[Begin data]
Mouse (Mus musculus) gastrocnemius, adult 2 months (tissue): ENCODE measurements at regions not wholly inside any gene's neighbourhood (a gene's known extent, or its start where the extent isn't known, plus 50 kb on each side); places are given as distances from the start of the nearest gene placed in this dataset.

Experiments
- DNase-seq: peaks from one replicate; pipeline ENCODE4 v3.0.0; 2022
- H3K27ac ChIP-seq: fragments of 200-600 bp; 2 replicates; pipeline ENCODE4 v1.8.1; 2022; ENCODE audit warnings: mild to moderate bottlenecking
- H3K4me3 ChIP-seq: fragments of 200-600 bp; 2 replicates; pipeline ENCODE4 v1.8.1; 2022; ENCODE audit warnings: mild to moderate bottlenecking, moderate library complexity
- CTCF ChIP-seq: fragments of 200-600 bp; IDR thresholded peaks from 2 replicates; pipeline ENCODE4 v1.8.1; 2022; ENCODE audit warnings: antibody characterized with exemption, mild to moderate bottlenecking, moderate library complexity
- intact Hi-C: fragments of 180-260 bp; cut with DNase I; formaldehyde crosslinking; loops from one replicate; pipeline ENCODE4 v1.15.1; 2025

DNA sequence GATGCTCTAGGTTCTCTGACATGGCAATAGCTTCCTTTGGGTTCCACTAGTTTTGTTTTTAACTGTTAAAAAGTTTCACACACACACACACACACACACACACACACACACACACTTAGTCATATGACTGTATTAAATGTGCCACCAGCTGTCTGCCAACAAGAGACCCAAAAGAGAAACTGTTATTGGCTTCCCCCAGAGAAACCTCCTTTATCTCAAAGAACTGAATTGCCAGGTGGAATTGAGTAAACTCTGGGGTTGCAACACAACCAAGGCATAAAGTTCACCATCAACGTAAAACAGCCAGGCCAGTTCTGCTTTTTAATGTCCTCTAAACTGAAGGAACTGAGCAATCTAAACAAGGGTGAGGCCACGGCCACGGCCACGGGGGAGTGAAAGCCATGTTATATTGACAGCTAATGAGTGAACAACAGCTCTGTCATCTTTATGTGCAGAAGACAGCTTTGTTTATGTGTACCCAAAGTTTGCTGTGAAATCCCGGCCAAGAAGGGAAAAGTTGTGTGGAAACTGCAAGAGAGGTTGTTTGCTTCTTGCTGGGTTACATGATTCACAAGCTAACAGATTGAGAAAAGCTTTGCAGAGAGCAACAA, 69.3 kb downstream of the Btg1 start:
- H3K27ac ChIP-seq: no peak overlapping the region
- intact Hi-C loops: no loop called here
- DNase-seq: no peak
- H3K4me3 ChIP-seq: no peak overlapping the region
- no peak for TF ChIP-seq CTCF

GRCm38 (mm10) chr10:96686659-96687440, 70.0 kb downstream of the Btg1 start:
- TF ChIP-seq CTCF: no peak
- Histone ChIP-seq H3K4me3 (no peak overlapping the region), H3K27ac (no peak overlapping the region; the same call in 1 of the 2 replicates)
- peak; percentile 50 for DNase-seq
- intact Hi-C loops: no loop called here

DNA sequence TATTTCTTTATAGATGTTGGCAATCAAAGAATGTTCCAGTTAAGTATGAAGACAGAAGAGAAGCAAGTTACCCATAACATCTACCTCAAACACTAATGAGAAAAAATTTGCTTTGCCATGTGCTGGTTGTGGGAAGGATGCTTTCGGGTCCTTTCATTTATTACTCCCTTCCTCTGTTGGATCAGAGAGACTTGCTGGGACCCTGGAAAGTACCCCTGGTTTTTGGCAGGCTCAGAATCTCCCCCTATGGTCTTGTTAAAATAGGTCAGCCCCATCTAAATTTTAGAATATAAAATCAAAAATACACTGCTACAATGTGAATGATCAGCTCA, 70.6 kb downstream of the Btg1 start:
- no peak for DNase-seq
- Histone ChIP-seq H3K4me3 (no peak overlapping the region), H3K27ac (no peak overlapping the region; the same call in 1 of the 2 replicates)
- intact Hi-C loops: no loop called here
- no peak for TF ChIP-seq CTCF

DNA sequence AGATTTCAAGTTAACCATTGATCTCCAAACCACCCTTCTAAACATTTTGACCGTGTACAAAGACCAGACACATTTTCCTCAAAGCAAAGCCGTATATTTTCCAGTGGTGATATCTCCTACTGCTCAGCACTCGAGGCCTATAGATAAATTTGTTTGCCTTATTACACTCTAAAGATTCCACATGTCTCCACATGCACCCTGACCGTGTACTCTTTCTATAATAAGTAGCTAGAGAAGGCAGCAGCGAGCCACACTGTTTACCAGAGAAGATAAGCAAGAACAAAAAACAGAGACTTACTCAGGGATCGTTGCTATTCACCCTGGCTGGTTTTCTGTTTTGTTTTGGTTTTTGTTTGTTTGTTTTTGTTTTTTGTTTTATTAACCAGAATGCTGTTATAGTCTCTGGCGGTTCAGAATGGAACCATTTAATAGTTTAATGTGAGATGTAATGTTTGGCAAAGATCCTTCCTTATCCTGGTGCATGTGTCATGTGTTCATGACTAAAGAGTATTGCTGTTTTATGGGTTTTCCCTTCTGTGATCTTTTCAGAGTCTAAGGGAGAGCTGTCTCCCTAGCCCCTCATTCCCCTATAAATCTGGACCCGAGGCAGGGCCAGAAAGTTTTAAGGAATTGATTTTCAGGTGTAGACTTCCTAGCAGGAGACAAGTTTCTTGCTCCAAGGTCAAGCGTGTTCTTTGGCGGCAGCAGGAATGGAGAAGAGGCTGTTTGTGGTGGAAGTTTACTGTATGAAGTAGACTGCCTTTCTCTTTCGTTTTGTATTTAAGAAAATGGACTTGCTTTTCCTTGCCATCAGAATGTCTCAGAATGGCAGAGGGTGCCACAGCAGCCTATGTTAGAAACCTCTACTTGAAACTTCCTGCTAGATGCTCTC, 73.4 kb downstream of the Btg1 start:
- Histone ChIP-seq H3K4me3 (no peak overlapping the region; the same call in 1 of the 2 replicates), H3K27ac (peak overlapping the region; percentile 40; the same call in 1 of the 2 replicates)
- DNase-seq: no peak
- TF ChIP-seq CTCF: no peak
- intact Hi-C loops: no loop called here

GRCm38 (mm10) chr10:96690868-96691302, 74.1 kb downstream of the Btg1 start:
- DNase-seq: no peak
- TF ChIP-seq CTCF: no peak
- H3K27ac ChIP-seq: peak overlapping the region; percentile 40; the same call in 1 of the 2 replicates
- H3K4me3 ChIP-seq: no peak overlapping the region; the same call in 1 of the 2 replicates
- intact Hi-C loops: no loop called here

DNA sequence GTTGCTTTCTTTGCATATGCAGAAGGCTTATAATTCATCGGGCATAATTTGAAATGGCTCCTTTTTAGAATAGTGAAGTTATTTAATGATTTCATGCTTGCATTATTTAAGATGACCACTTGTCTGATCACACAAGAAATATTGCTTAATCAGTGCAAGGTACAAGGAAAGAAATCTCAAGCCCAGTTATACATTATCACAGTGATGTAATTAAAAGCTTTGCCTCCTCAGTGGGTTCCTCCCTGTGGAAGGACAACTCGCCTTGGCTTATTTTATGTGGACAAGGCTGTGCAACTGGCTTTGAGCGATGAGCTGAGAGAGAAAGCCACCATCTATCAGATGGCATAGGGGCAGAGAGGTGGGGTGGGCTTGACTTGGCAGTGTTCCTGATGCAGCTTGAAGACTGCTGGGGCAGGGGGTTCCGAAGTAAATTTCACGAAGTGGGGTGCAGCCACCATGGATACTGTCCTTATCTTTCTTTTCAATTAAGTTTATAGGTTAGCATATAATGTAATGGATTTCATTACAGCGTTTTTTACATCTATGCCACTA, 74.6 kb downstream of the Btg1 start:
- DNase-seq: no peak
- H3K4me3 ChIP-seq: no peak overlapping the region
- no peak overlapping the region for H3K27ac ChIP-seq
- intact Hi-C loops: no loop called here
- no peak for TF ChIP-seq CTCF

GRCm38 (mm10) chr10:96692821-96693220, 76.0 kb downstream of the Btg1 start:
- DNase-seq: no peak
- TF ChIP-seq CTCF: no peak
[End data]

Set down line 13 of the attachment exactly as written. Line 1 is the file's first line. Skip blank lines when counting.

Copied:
- no peak for TF ChIP-seq CTCF